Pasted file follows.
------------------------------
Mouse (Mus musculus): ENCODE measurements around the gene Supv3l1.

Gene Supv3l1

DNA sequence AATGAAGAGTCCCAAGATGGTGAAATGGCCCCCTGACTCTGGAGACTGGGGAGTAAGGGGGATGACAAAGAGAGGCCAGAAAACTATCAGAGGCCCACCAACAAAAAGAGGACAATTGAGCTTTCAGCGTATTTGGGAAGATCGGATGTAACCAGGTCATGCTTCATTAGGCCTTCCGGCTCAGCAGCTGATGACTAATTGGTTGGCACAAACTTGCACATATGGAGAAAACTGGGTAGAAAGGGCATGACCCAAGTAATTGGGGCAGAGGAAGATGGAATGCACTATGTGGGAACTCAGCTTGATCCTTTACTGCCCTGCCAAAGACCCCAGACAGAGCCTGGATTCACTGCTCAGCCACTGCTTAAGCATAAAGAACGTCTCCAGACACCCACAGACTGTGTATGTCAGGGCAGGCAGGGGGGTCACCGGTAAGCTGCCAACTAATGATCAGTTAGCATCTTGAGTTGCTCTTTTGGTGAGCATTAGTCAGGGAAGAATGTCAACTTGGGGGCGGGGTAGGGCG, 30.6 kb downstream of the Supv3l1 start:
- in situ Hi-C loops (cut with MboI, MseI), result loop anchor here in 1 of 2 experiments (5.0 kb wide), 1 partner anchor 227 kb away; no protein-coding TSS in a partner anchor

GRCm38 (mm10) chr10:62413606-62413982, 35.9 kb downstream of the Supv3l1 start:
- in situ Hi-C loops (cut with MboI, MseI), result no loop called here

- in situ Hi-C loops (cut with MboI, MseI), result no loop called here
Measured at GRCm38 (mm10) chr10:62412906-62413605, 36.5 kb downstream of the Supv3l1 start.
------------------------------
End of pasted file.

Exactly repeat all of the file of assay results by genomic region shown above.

Mouse (Mus musculus): ENCODE measurements around the gene Supv3l1.

Gene Supv3l1

DNA sequence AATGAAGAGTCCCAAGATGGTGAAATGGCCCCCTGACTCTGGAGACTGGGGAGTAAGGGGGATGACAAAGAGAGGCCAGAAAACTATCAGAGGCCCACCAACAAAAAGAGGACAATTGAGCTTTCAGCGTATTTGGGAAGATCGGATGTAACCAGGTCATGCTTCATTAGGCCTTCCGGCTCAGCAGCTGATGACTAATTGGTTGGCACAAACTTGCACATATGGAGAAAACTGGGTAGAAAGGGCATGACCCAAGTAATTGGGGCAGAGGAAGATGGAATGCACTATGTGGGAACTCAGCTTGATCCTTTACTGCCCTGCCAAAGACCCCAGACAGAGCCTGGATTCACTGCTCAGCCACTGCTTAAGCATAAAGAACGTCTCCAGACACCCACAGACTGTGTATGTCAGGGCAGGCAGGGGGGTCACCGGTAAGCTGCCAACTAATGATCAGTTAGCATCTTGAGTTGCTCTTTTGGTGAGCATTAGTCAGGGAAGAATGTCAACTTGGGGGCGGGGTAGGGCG, 30.6 kb downstream of the Supv3l1 start:
- in situ Hi-C loops (cut with MboI, MseI), result loop anchor here in 1 of 2 experiments (5.0 kb wide), 1 partner anchor 227 kb away; no protein-coding TSS in a partner anchor

GRCm38 (mm10) chr10:62413606-62413982, 35.9 kb downstream of the Supv3l1 start:
- in situ Hi-C loops (cut with MboI, MseI), result no loop called here

- in situ Hi-C loops (cut with MboI, MseI), result no loop called here
Measured at GRCm38 (mm10) chr10:62412906-62413605, 36.5 kb downstream of the Supv3l1 start.